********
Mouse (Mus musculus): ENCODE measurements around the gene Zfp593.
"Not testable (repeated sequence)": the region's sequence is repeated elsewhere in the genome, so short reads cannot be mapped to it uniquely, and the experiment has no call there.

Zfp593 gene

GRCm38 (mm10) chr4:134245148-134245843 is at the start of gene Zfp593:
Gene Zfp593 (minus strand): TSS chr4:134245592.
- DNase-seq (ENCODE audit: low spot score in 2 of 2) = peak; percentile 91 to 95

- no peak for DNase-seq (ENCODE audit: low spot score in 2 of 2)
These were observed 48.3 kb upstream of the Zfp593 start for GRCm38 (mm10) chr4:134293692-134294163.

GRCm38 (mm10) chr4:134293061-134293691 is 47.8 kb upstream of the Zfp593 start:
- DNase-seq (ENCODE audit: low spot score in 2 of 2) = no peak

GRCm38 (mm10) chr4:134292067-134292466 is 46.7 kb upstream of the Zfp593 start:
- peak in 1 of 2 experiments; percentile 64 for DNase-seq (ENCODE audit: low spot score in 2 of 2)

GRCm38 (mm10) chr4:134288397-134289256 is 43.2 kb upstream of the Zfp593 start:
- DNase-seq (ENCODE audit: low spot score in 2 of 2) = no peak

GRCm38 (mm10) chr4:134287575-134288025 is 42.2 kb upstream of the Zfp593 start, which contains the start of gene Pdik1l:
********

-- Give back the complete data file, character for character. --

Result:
Mouse (Mus musculus): ENCODE measurements around the gene Zfp593.
"Not testable (repeated sequence)": the region's sequence is repeated elsewhere in the genome, so short reads cannot be mapped to it uniquely, and the experiment has no call there.

Zfp593 gene

GRCm38 (mm10) chr4:134245148-134245843 is at the start of gene Zfp593:
Gene Zfp593 (minus strand): TSS chr4:134245592.
- DNase-seq (ENCODE audit: low spot score in 2 of 2) = peak; percentile 91 to 95

- no peak for DNase-seq (ENCODE audit: low spot score in 2 of 2)
These were observed 48.3 kb upstream of the Zfp593 start for GRCm38 (mm10) chr4:134293692-134294163.

GRCm38 (mm10) chr4:134293061-134293691 is 47.8 kb upstream of the Zfp593 start:
- DNase-seq (ENCODE audit: low spot score in 2 of 2) = no peak

GRCm38 (mm10) chr4:134292067-134292466 is 46.7 kb upstream of the Zfp593 start:
- peak in 1 of 2 experiments; percentile 64 for DNase-seq (ENCODE audit: low spot score in 2 of 2)

GRCm38 (mm10) chr4:134288397-134289256 is 43.2 kb upstream of the Zfp593 start:
- DNase-seq (ENCODE audit: low spot score in 2 of 2) = no peak

GRCm38 (mm10) chr4:134287575-134288025 is 42.2 kb upstream of the Zfp593 start, which contains the start of gene Pdik1l: